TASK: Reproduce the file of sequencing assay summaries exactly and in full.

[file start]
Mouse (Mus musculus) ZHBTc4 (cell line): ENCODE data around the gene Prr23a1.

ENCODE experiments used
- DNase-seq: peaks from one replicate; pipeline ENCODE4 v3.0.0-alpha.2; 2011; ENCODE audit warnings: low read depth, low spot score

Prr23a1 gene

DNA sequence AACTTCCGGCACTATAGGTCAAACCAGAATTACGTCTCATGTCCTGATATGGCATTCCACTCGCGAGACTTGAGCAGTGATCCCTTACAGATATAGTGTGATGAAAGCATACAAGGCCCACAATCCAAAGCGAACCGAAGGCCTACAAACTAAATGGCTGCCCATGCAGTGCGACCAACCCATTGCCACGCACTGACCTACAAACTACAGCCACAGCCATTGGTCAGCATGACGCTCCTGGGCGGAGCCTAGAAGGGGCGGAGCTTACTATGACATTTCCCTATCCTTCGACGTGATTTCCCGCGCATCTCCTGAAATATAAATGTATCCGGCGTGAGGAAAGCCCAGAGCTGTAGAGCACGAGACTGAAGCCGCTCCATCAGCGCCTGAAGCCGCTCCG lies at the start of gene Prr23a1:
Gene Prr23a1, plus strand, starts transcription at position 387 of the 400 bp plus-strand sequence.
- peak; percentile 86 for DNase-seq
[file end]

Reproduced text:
Mouse (Mus musculus) ZHBTc4 (cell line): ENCODE data around the gene Prr23a1.

ENCODE experiments used
- DNase-seq: peaks from one replicate; pipeline ENCODE4 v3.0.0-alpha.2; 2011; ENCODE audit warnings: low read depth, low spot score

Prr23a1 gene

DNA sequence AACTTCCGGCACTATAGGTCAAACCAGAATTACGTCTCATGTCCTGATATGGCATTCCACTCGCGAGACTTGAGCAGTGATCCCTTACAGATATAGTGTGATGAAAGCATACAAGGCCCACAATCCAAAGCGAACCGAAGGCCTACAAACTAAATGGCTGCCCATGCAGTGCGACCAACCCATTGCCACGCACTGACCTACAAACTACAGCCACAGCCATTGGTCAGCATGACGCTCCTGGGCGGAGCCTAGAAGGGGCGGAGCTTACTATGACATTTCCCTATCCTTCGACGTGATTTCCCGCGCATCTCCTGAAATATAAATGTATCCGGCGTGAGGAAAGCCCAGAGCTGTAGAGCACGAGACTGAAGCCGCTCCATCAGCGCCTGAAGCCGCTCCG lies at the start of gene Prr23a1:
Gene Prr23a1, plus strand, starts transcription at position 387 of the 400 bp plus-strand sequence.
- peak; percentile 86 for DNase-seq